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Beyond the Bale : September 2017
It is designed to help woolgrowers further reduce their flock’s flystrike risk and develop more effective flystrike control plans. The manual signposts to further information, primarily FlyBoss. There are a wide range of management and breeding options currently in use. Different combinations of the available tools will suit producers in different enterprises and regions with varying risk of flystrike incidence. The preferred combination of tools and strategies needs to fit individual woolgrower’s sheep enterprise requirements and other farm operations. It is important that producers continually review their plan to ensure that it is most effective and fits in well with the future markets and seasonal variability. The 44-page manual includes coverage of management options, such as the strategic use of chemicals, shearing and crutching; breech modification; scouring and worm control; breeding for breech strike resistance and moving to a non-mules enterprise. MORE INFORMATION The Managing Breech Flystrike manual is available at www.wool.com/flystrikelatest or request a free hard copy version from the AWI Helpline on 1800 070 099 AWI’s ‘Managing Breech Flystrike’ manual, which was released in 2011, has been updated and is available in hard copy and online. AWI makes available publications about breech flystrike prevention on its website at www.wool.com/flystrikelatest. Here is a selection of the available publications: MANAGING BREECH FLYSTRIKE MANUAL UPDATED BREECH FLYSTRIKE PREVENTION PUBLICATIONS Geoff Lindon Australian Wool Innovation Introduction AWI Breech Strike R&D Technical Update Maritime Museum, Sydney 12th July 2016 BREECH STRIKERESISTANCEPROJECT NEWSLETTER WAIssue No 7 JULY 2017 1 Breech Strike Genetics Thisprojectis acollaborativeresearch effort ofDepartment ofAgricultureandFood WesternAustralia, University ofWestern Australia, CSIRO Animal,Food andHealthSciences, Armidale, NSW supportedby AustralianWoolInnovationLimited. Editorial TheBreech strikeproject wasinitiatedin2006 withtheestablishment oftheresearchflock onthe Mt Barker research station inWestern Australia. SixhundredMerino ewes were sourcedfrom10 industry and3 research stationflocksfrom the Department ofAgriculture ofWesternAustralia. Theproject went through threedifferent phasesto identify therole ofpotential indicator traitsin breech strike. Phase 1 During thefirst phase(2006-2007), rates ofbreech strike of mulesed versus non-mulesed sheep were comparedtodetermine whetherthereare sheep that havenot beenmulesedthat havethesame likelihood ofbeing struck inthebreech by fliesasa mulesedflock,in a scenario where sheep are not crutched. As expected, mulesing resultedin a significant decreaseinbreech strike. However, some un-mulesed sheep wereindeedfoundthat had thesamelow risk ofbeing struck as mulesed sheep.Thisindicatedthat some sheep w ere geneticallymoreresistant to breech strikethan other sheep even when not mulesed or crutched. Phase 2 Phase2(2008-2010)focussed onthosefactors which made some sheep more resistant tobeing struck andtheresultsshowedthat dags during late winter and urine stain at post-weaning age were thetwo mostimportantfactors contributing to breech strikein un-mulesed sheep and sheepthat havenot been crutched.However, breech wrinkle had a significant interactionwithdags as a one unit increasein wrinkle score, from1to2, increased therisk ofbeing struck.Breech cover played a relativelyminor rolebut didincreasethe risk by 2-3% .These resultssupportedindustry’s perception oftheimportance ofdagsinbreech strike. Further investigationsshowedthat there were hugedifferencesbetweendifferent sireprogeny groupsintheir susceptibilityto breech strikein un- mulesed and un-crutched sheep. In2008, only 2.8% (onela mb)of themost resistant sire’s progeny were struck while a strike rate of103% was recorded fortheprogenygroup ofthemost susceptiblesire. Virtuallyevery lamb of this progeny group was struck and some were struck twicebetweenbirthandhogget shearing. These largedifferencesbetween resistant and susceptiblesireprogeny groups was a major finding but what was moreinteresting wasthat it was not possibleto visually differentiatebetween theprogeny groups using dag, urine stain, wrinkles, breech cover or any other visual indicators. Furthermore, only about 20to30% of thedifferencesinbreech strike could be explained genetically bydags, urine stain, breech cover and breech wrinkletraits, which indicatedthat other factors are contributing to makingthesusceptible sireprogeny group morepronetobreech strike. Phase 3 Thethird phase(2010-2014)of theexperiment focussed onidentifying thosefactorsthat contributedtosusceptibility and resistanceto breech strikeintheabsence of dags, i.e, when animals are crutched or shornjustprior tothefly season. Thisis representativeofproduction systemsin winter rainfall regionswhere all sheep are normally crutchedbeforetheonset of the winter/spring.This newsletter reports some ofthe most important results from thisphaseand on the latest resultsfrom our work toidentify additional factors, such as odour, that could play a rolein making susceptiblesheep more attractiveto blowflies. Tail length in unmulesed Australian Merino sheep Report for Australian Wool Innovation, December 2012 Project Number WP599 WHYSHOULD WOOLGROWERS CONSIDER USINGPAINRELIEF PRODUCTS? The supply chainsfor bothwool and meat are becoming increasingly interested in their suppliers’husbandry practices. Onfarm adoption of painrelief for mulesing has been rapid. In the ten yearssince Tri- Solfen® was first registered,75 per cent of Merinosmulesed now receive pain relief. Pain relief with a specificclaimfor knife castration and knife tail docking wasfirst registered for use in2016 and adoptionrates willbemonitoredoverthecomingyears. Pain relief with a specificclaimfor ring castration and ring taildocking isnot yet commercially available. R&Dcontinues for a techniquecalled Numnuts® whichinjects local anaestheticjust above the ring. WHATARE THEDIFFERENCES BETWEENANALGESICAND ANAESTHETIC PAINRELIEF TR EATME NTS? Analgesicsproviderelief frompain while retaining most sensory function. There are a rangeofproducts witha large variation inthe intensity and durationof pain relief provided. Activecompoundscan take 10 to 15minutes to reach optimumblood concentration and they require the pain enzymesto becreated at the site of tissue damagebeforethey can act and the release of painenzymes can also beslow to ramp up. They last for varying timesdepending on how quickly the active compound ismetabolised and excreted. • Mild to moderate pain relief: (a) Paracetamol, also known as Acetaminophen, PAIN RELIEF FREQUENTLY ASKED QUESTIONS There has been large scale adoption of post-operative pain relief (Tri-Solfen®) during the past ten years. New pre-operative products Buccalgesic® andMetacam 20® were released in 2016. Here we provide answers to some frequently asked questions about pain relief. (b) Non-Steroidal Anti-InflammatoryDrugs such as aspirin,meloxicam (Buccalgesic® and Metacam20®) and carprofen, and (c) mild Opioids suchascodeine. • Strong pain relief, Opioids suchas morphine. Opioidsact on the nervoussystem,rather than on theenzyme productionat the site of tissue damage.They can produce hallucinations and can beaddictive. (There are also other types ofdrugssuch as Corticosteroids that are injected to a site to reduce inflammation,along withAnti-anxiety and Anti-depressant drugs that alsoprovide painrelief.) Anaestheticsblockpain and sensory functionis lost. There are three main types: local,regional and general anaesthetics, most taking from 2to 10 minutes to take effect. They typically do not providelong- lasting pain relief. • Local (egdental) and regional (eg epidural) anaestheticsare administered subcutaneously or topically and desensitise a defined location. (Tri-Solfen®) • General anaesthetics createa medically induced coma,a state of unconsciousness and are administered by injectionor inhaled. Thepatient cannot move, feel pain, remember and breathing may need to beassisted. FOR WHOLE FLOCK TREATMENTS, AREANAESTHETICORANALGESIC, PRE-OPERATIVEOR POST- OPERATIVE PRODUCTS BETTER? There are no black and white answers withso many variablesand factorsto consider including: • availability of aproduct to livestock producers and veterinarians • availability of veterinary prescription and oversight • throughput required per day • restraint requirements • time and method of treatment • ability of the animal to breathe unassisted during treatment • time and supervision required posttreatment • ability of the lamb to mother up • typeof husbandrypracticeand me th od used • likelihoodofadverseimpacttohumans • degree of pain relief provided • practicality and cost. Welfaretrials offer the most valuable information about how effectivethe treatment is,yet thesestill require an overall subjectiveexpert assessment of the30 or so measures used,becauseno single measure tellsthe whole story. For specific advice contact your veterinarian. WHAT PURPOSESHASTHE APVMA APPROVED THEPAIN RELIEFPRODUCTS FOR? The Australian Pesticide and Veterinary Medicine Authority (APVMA) hasregistered productsfor the following purposes: • Tri-Solfen® for painrelief following mulesing, castrationand taildocking • Metacam20®foralleviationofpain and inflammation • Buccalgesic® for alleviation of pain and inflammation for castration and tail docking. Buccalgesic® beingapplied to the internal cheekof alamb. Metacam 20®, a subcutaneous injection high ontheneckbehindtheear. Numnuts® protoype applicator; R&D con ti nu es. Tri-Solfen®, atopical local anaestheticand antisepticgel spray. 34 ON FAR M Wrinkleand Dags are themaincauses of breech strike followed by Breech Cover and Urine Stain. AWI -funded research conducted at ArmidaleNSW(CSIRO) and Mt Barker WA (DAFWA) shows that every 0.1 reductionin breech trait scores,lowers the riskoflifetimebreechstrikeforbothmulesed and un-mulesed animals. Table 1 opposite isa summary of the Australian Sheep Breeding Values(ASBVs) of 158AIsiresfrom27Merinostuds,fromthe MERINOSELECTwebsite,listed in increasing Breech Wrinkleorder. Thevariation inAI sire stud averages are largefor Wrinkle, Cover and the key productionindexes;Breech Wrinkle averages rangesfrom-1.2to +0.9 ,Breech Cover from -1.3 to 0.3and the indexesaround 60 index points. TheWrinkle ASBV required to move to a non- mules operation without a largeincrease in chemical control,varies withfactorssuch asclimate, management systems, the size of thecommercial property and nutritional value of thepastures. Wrinkle ASBVscanbe higher for sheep raised on lowproteinand low energy country as the sheep ‘express’ less wrinkle when runin theseenvironments. In production systems withhighnutritional levels, more emphasisneeds tobeplaced on lower WrinkleASBVs. Thereare5 non-mules studslisted inthe table withdiffering wrinkle scores; StudsNine and Tenhave anAI sire average Wrinkle ASBVs of -0.3, Stud Five averages -0 .8 and StudsTwo and One average -1. 0 and -1.2. However, for sheep that are moderate or high inthe key breechtrait scores, any reduction inWrinkle,Dag and Cover will reduce the lifetime risk of breech strike. The lower the scorepre-mulesing, the lower the score post- mulesing. Breeding for goodproductivity as well as welfare is important for the commercial viability of the stud and its clients. There isa trend in the table that showsthe lower Wrinkle studshavelower Adult Fleece Weight.But somestudsbuck the trend.Stud Seven has the highest Adult FleeceWeight at +24 with a relatively low Wrinkle at -0 .4 showing the extent to which some studsand siresarebending thecurve. and thereby reducing lifetime welfarerisksand not sacrificing fleece weight. Studs withsimilar Adult Fleece Weight and Fibre Diameter canhave considerable variationin Wrinkle. StudsEight,Fourteen, Nineteenand Twenty Three have reasonably similar Adult Fleece Weights(+17, +15, +15 and+14) and FibreDiameter(-0.8, -1.1, -1.1and -0 .7) but large variation inWrinkle (-0 .3, 0 .0 , +0.1,+0.4). Thereis also considerable variationbetween the studs’AI siresfor dagsand worm resistance.These traits can be important inhigh wormand dag country and not important in low dag and low worm country. There isa trend for lower Fertility with increasing Wrinkle and Fleece Weight. However StudsThirteen,Seventeenand Twenty Two havesimilar NLW (5%,4% and 3%) and FleeceWeights(9,7, 11) but have reasonabledifferences in FibreDiameter (-0.2, -2.0and-1.1)andWrinkle(0.0,0.1and 0.4), which again showsthere are curve bending sires. StudsTwenty Four,Twenty Six and Twenty Sevenhavelow Fibre Diameter (-3.0 , -3 .0 and -2.5)andhighWrinkle+0.5,+0.6and +0.9.The pathto non-mules without a high relianceon chemicalsand other Dag reduction toolsis a longone for most low Fibre Diameter Fine and Super Fine studs, but every 0.1 reduction improveslifetimewelfare. As ASBVsbecome more robust with increasing databeing collectedbybreeders (particularly Adult Fleece Weight,Breech traits and Fertility, at joining,scanning, lambing and weaning) and withthe outcomes of the AWI Merino LifetimeProductivity project, theconfidence and speed which breeders will be able to improve productivity as well as welfare traits will increase. Knowing how geneticsand environment interact to create an animal’s phenotype on a commercial property isanimportant step inknowing what targetsto set,to maximise lifetime productivity and welfare. Breech Wrinkle and Dags are the key breech strike risk traits. Every 0.1 reduction reduces the lifetime risk of breech strike. As there is a general unfavourable relationship b et ween fleece w eig ht and wrinkle, it is important to pursuesires that are good for both (as well as fertility, growth, structure and the other resilience/welfare traits,in a balanced approach). There are sires and studs that bend this relationship; these “curve benders” are relatively higher in fleece weight and lower in w ri nkle. REDUCE THE RISK OF BREECH STRIKE LOWER WRINKLE AND DAGS 40 ON FARM AREAS OF INVESTIGATION OBJECTIVE CURRENT STATUS/PROGRESS MADE RESEARCHDEVELOPMENT ANDEXTENSIONPARTNERS BREEDING& SELECTION Determinethe relative importanceof thekeyfivebreech traits (dags, breechwrinkle,urine stain, breechcoverandwool colour)andtheirassociation with breechstrike Phase1(2005-2010)identifiedthe importance ofthesekeybreechtraits. CommonwealthScientific &Industrial Research Organisation (CSIRO) DepartmentofPrimary Industries and Re gion al Dev elo pment WesternAustralia Hanro b Dog A c ademy UniversityofWesternAustralia Phase2(2010-2015)focusedonimprovedtraitaccuracyandcreatedresistant andsusceptiblelines underanormal crutching regime. Phase2alsoidentified additionaltraits associatedwithbreechstrike(ie,facecoverand neck wrinkle). Identify breechtraitheritability andcorrelations withother importanttraits,andusethemin thecreationofASBVs andsheep selectionindexes Breechtrait heritabilitiesandgenetic correlations withotherimportant productiontraits havebeendetermined.Theaccuracyofbreeding values continues toincrease,allowingcorrelationsbetweenbreechandproduction traitstoberefinedmoreprecisely. Further researchtoidentify remainingunknowncausesof breechstrike Quarantinesnifferdogs showedtheycouldsuccessfullyidentifywoolsamples fromflystrike resistant andsusceptiblesheepfrombothresearchsites. Gaschromatographandelectro-antennogram results havebeenusedto isolatetheodourdifferencesbetweenthe resistantandsusceptiblelines but theresults havebeeninconsistent.FurtherR&Dis beingplanned. Produceandcommunicate breeding valuesto woolgrowers toencourageadoptionof breech traitscoring ASBVshavebeenreleasedand rambreeders areincreasingly incorporating breechtraits intotheirbreedingobjectives. Selectionusing visual, rawdata andBreedingValuesisakeyfocusinwoolgrowercommunications.Target breechtrait ASBVsrequiredforaNot-Mulesedenterprisethat does nothave anover relianceonchemicalstocontrolbreechstrikehavebeenidentified. MeatandLivestockAustralia(MLA) SheepGenetics(SG),AustralianMerino SireEvaluationAssociation(AMSEA) &SheepCooperativeResearchCentre (SCRC) &MerinoLifetimeProductivity Project (MLP) Identify genomic associations with flystrikeresistance andsusceptibility Genomic correlations betweenbreechstrikeandthekeybreechtraits has beenconducted.Thecorrelationsarelowandcurrentlynotabletobe commercialisedintoabreedingtoolforgrowers but furthertestingand analysisisunderreview. CSIRO,DPIRDWA &SheepCRC Explore ways toreducethe incidenceofdags,particularly insouthernAustralia Continuetocommunicatetheimportanceofbreedingforimprovedworm resistanceandlowerdags.Differences inimmune responses betweenhighand lowdagsheepandhighandlowworm resistant sheeparebeinginvestigated. StateDepartments ofAgriculture, variousUniversities BREECH MODIFICATION DEVELOPMENTS Developnon-surgicalbreech strikepreventionalternatives R&DforClipscompletedandcommercialised.Clipsavailabletogrowers since2009, with limiteduptake. Veterinary HealthResearch,JoanLloyd Consulting,StrategicBovineServices, LeaderProductsetal R&D intotheintradermaloptionofSodiumLauryl Sulphate(Skintraction®) commenced2008.Skintraction®significantlyreducesbreechwrinkleand breec h wool c ov er. Cobbett Technologies APVMAregisteredSkintraction®inMay2015withtight labeluseprotocols that restrictcommercialisation. FurtherR&Disbeingdiscussedwith new researchorganisations. RedCapSolutions,Australian Pesticides &VeterinarianMedicines Authority(APVMA) &Cobbett Technologies Preliminary welfareassessments havebeenconductedonall non-surgical alternatives withencouraging results. CSIRO andAnimalWelfare ScienceCentre Liquidnitrogenapplicationto reducebreech wrinkleandbreechcoverhas shownpromising results infieldtrials. Steinfort AgVet Useoflasers toachieveapermanent crutch, wigand ringhavefailedtopass the‘proof ofconcept’ stage. ZetaLLC&CSIRO National MulesingAccreditationProgram(NMAP)trainingis being reviewed andincludedintheVocationandEducationTrainingQualityFramework. AnimalHealthAustralia(AHA) WoolProducers Australia(LPA), LivestockContractorsAssociation (LCA) and NSW Department of PrimaryIndustries (NSW DPI) Improvedpainreliefoptions commercially available Tri-Solfena topicalanaestheticbecameavailabletogrowersin2006. Greateraccessibilityvia overthe countersalescommenced2014. DevelopedbyAnimalEthics, commercialisedbyBayerAnimalHealth Surveys indicate73%ofMerinolambs mulesedweretreatedwithpainrelief in 2016 /17. AWI&MLA ForecastingCommittee Buccalgesic®trialsforlambmarkinghaveshownencouraging results. Buccalgesic®andMetacam20®were releasedinlate2016.Botharemeloxicam basedanalgesic products thatreducepainandinflammation. CSIRO, Troy Laboratories Bo ehri nger I ngel heim Workcontinues onthedelivery ofalocalanaesthetic (Lignocaine)tocoincide withtheapplicationofelastic rings atlamb marking(NumnutsTM). 4cDesigns,MoredunResearch(UK), MLA Workcontinues to reducethewithholdingperiods forlocal anaestheticsand increasethe numberofAPVMAapproveduses,ielameness andshearingcuts. Veterinary HealthResearch,Animal EthicsPtyLtd. RedCapSolutions AdetailedwelfarestudyontheLiquidNitrogenProcessandBuccalgesic®for mulesingis beingconducted. CSIRO,Troy Laboratories,Steinfort AgVet Australian WoolInnovation (AWI)is the research,development and marketing organisation for the Australian WoolIndustry. Animal welfare andflystrikeprevention - a highly complex issue - isAWI’s number one research priority.Since 2005 considerable progress in the R&Dprogram hasbeen made, with AWI investing $60million inhealth and welfare R&D activities, including $35million specifically in breech strike prevention. AWI remains committedto the research,development and extension (RD&E) program to reduce the reliance on mulesing and improve the lifetime welfare of sheep. AWI RESEARCH, DEVELOPMENT, EXTENSION & COMMUNICATIONS STRATEGY: BREECH FLYSTRIKE PREVENTION PROGRAM Updated September 2017 AREASOF INVESTIGATION OBJECTIVE CURRENT STATUS/PROGRESS MADE RESEARCHDEVELOPMENT ANDEXTENSIONPARTNERS IMPROVED MANAGEMENT PRACTICES Reducetherelianceonmulesing by increasedadoptionofother man agem ent pr ac tic es Researchhas shownthat managementcan reducetheriskofbreech strikethroughpracticessuchas morefrequentshearingandcrutching andshorterlambingperiods. SheepCRC,CSIRO, StateDPIs, Universities ofMelbourne, Adelaide andSydney.Novartis,NSW DPIand ParaBoss Researchindicates goodprotectiontobreechstrikecanbeachieved byincreaseduseoflongactingchemicaltreatments but thatthis also increasestheriskofflyresistancetothechemicals,sotheincreased useneeds toberegardedas ashort termoption. Reducethepotentialofflies developingchemical resistance Trials havebeenconductedtomonitor riskof resistanceunderlaband fieldconditions. SheepCRC,NSWDPI,Universityof NewEngland(UNE) Theblowflyhasbeengenesequenced,identifying576genes that are uniquetotheblowfly,of which26holdspecific R&Dinterestat this stage.Thisoffersfutureopportunities for newtargetedhost-specific controlchemicals and vaccines. BaylorCollegeof HumanMedicine, UniversityofMelbourneandCSIRO andUniversityofQueensland Trials haveidentifiedproteins essentialforfly andlarvaesurvival. Arangeof chemicalsarebeingtestedtofindachemical that specificallyimpactsontheseflyandlarvaeproteins. GROWER,INDUSTRY &DOMESTIC STAKEHOLDER EXTENSION, TRAINING & COMMUNICATIONS Investigateand monitor changes inonfarm managementstrategiesfor breechstrikecontrol BestPracticeinformationdevelopedanddisseminatedonbreechstrike controltoencouragepracticechange. AWIExtensionNetworks,StateDPIs, ParaBoss,AWIBeyondTheBale, websiteandNewsletters NationalWool Declaration(NWD)availabletogrowers todeclare mulesingstatussince2008. AustralianWoolExchange(AWEX) Premiumsanddiscountsthatgrowers receivefrompracticechanges adoptedtoimprove welfareand reducerelianceon mulesingie; not mulesing,useofpainrelief,acceleratedshearingetc.along with changes tostaplelengthandstrengthissues fromaccelerated 6monthlyshearingarebeing monitored. UniversityofSydney,AWEX,Surveys Genetic trendsinthebreechtraits,other welfaretraits andthekey productivitytraits arebeingmonitored. MLA,AGBU,AustralianMerinoSire EvaluationAssociation, andWether Trials(NSW DPI) Providewoolgrowers,and stakeholdersupdatesof the RD&Eoutcomes Nationwidegrower meetings&workshopsareheld. MLA,AWEX, AWINetworks, SheepCRC,RamBreeders,State FarmingOrganisations,StateDPI’s, W ool B rokers FlyBoss,WormBoss&LiceBosswere combinedtoformParaBossin2013. Thisimprovedtoolforgrowershas resultedinincreasedawarenessand practicechange. Fundinghas beencontinuedforParaBoss for2016to2020.The average numberofusers permonthacrossallParaBoss siteshasincreasedfrom 6,922in2014to13,275in2017.The ManagingBreechStrikeManual was updatedin2017. MLA,SheepCRCandUniversityof NewEnglandUNE AWIWoolgrowerIndustryConsultativeCommittee(ICC)provides aflow ofinformationandunderstandingoftheresearchprogressandsupply chaindevelopmentstothekeywoolgrower representativeorganisations. AustralianAssociationofStudMerino Breeders(ASMBA),Australian WoolGrowersAssociation(AWGA), PastoralistsandGraziersAssociation of WA(PGA)BroadWoolGrowers, AustralianSuperfineWoolGrowers Association(ASWGA),WoolProducers Australia(WPA) andFederal Department ofAgricultureandWater Resources (DAWR) AWIAnimalWelfareForummeets regularlytoimprovetheflowof informationandunderstandingoftheRD&Eprogress.Regularupdates and meetings areheldwith woolgrowerorganisations Australian Government; StateDepartments ofPrimaryIndustry. AnimalsAustralia(AA),Australian VeterinaryAssociation(AVA),Four Paws,RSPCA,ResearchersandDAWR Regularmeetings withAustralianGovernment; biennial meetings with stateDPIs areheld. DAWR,StateDPIs,StateFarming Organisations,StudMerinoBreeder Assns Biennial BreechFlystrikeRD&EUpdatetoprovideresultsof theBreech FlystrikeRD&EProgramhavebeenheldin2008,2010,2012,2014 and 2016. AllRD&Epartnersandstakeholders INTERNATIONAL SUPPLYCHAIN, TRAINING & COMMUNICATIONS Ensureinternational stakeholdersareawareof progressinRD&Eandongoing commitmenttoanimal welfare RegularupdatesincludingannualAnimalWelfareSeminars with retailers,brandsandtheirassociations. Researchorganisations, welfare organisations,retailassociationsand supplychainpartners Independent six-monthlyaudit ofAWI’s BreechFlystrikeRD&E StrategybyAVA. AustralianVeterinaryAssociation (AVA) Annualauditof AWI’sBreechFlystrikeBreeding&GeneticSelection RD& E pro gram. UniversityofAdelaide&University of Queensland Provideadviceandsupport toretailersandbrands in addressinganimal welfareand relatedCSRissues Ongoingsupporttoindividualretailers,brands andprocessors as requ ired . AWIstaffandvarious commercial partners Thispublicationshouldonlybeusedasageneralaidandisnotasubstituteforspecificadvice.Totheextentpermittedbylaw,weexcludeallliabilityforlossordamagearisingfromtheuseoftheinformationinthispublication. ©2017 AustralianWool InnovationLtd.All rightsreserved.AustralianWoolInnovationLtd gratefullyacknowledgesthefundsprovidedbytheAustralian governmenttosupport research,developmentand marketing of Australian wool. GD2589 This Project is a collaborative research effort of CSIRO Agriculture, Armidale, NSW andDepartment of Agriculture and Food WA supported by Australian Wool Innovation Limited Issue 7 Armidale November 2016 Breech Strike Genetics With completion of the Breech strike genetics projects at Armidale, this is the last newsletter in this series. The experimental program for the project was complete in 2015 once the 2014 drop progeny were recorded to yearling age. Since then, the focus has been on statistical analysis of the entire dataset and reporting to AWI. Here we include a summary of the genetic analyses and implications for the wool growing industry. We also report on some of the other activities that were undertaken in the last fewyearsfo the study. The sheep are not going to disappear just yet. The breeding flock will become part of the base ewe flock of the New England site Merino Lifetime Productivity Project and will continued to be recorded for certain traits for the next couple of yea rs. The 2014 drop progeny were the last to be fully recorded up to yearling age. The last few years of the project were a little challenging climatically for breech strike genetics work at Armidale. We went through a particularly dry period in 2013 and 2014. The flock was supplementary fed continuously from mating in early April 2013 to the end of lambing in October 2014. Alongside that, the 2013-14 fly season was particularly long; running from mid- October 2013 to late June 2014. We have conducted a genomics project using the Ovine High Density (600K) beadchip, results of which are summarised here. Dr Sonja Dominic, the CSIRO scientist who conducted the analysis regards this work as a ‘comprehensive first pass’ at investigating the genomics of breech flystrike. We have also been collecting wool and skin samples from animals in the Armidale flock for collaborative work with DAFWA and UWA on skin bacterial populations of Resistant and Susceptible sheep, and work on wool odour. In this issue Summary of genetic analyses 2 Flystrike results in 2013-14 3 Flystrike genomics project summary 4 Tail-docking methods 6 Observations of the breeding flock ewes 7 Figure 1. Armidale Breech Strike Genetics flock ewes and lambson the plots at lambing 2014 AWI’S BREECH FLYSTRIKE R&D TECHNICAL UPDATE PRESENTATION (July 2016) Presentation slides from AWI’s Breech Flystrike R&D Technical Update events held in 2016, 2014, 2012 and 2010. DAFWA BREECH STRIKE RESISTANCE PROJECT NEWSLETTER ISSUE 7 (July 2017) A 12-page newsletter from the Department of Agriculture and Food Western Australia (DAFWA) that undertook the Breech Strike Genetics project from 2006 with funding from AWI. TAIL LENGTH IN UNMULESED AUSTRALIAN MERINO SHEEP (December 2012) A report that addresses the impact of tail length on susceptibility to breech flystrike of unmulesed Australian Merino sheep. PAIN RELIEF: FREQUENTLY ASKED QUESTIONS (March 2017) BREEDING LOWER WRINKLE AND DAG (June 2017) Each is a 2-page summary article from Beyond the Bale. AWI RDE AND COMMUNICATIONS STRATEGY – BREECH FLYSTRIKE PREVENTION PROGRAM (September 2017) AWI FLYSTRIKE PREVENTION PROGRAM – REPORT CARD (September 2017) Each is a 2-page summary of AWI’s current status/progress made during 2005-2017 in its Breech Flystrike Prevention Program; covering objectives related to breeding and selection; breech modification; improved management practices; grower and industry education and training; and supply chain education and training. CSIRO ARMIDALE BREECH STRIKE GENETICS NEWSLETTER ISSUE 7 (November 2016) An 8-page newsletter from CSIRO Armidale that undertook the Breech Strike Genetics project from 2005 with funding from AWI. MORE INFORMATION These publications are available at www.wool.com/flystrikelatest ON FARM 55 www.elanco.com.au 1800 226 324 *Refer to registered labels. CLiK Extra Spray-On contains 65 g/L dicyclanil. CLiK Spray-On contains 50 g/L dicyclanil. Elanco, CLiKTM and the diagonal bar are trademarks owned or licensed by Eli Lilly and Company, its subsidiaries or affiliates. ©2017 Elanco, a division of Eli Lilly and Company. EAH17120 AUSHPCLX00001 CLiKTM Extra sets a new benchmark in flystrike prevention. This unique formulation contains 30% extra active ingredient compared to CLiK Spray-On. CLiK protects sheep against flystrike for 18 to 24 weeks. CLiK Extra provides protection for up to 29 weeks. That’s up to 5 weeks extra protection!* Contact your rural supplier or Elanco and find out how CLiK Extra provides your sheep with the longest available protection against blowfly strike. 30% extra active ingredient than CLiK* Up to 5 weeks extra protection against flystrike than CLiK*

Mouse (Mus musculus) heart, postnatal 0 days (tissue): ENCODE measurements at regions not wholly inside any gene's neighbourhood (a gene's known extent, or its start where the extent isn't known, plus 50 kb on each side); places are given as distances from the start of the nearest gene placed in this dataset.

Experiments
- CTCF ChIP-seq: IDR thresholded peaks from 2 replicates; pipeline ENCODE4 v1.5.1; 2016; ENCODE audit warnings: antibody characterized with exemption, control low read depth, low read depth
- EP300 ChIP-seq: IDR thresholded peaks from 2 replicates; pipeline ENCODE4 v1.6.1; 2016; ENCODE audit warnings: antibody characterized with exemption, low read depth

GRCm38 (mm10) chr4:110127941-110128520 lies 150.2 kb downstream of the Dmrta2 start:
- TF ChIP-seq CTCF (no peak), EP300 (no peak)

In the Shops - September 2017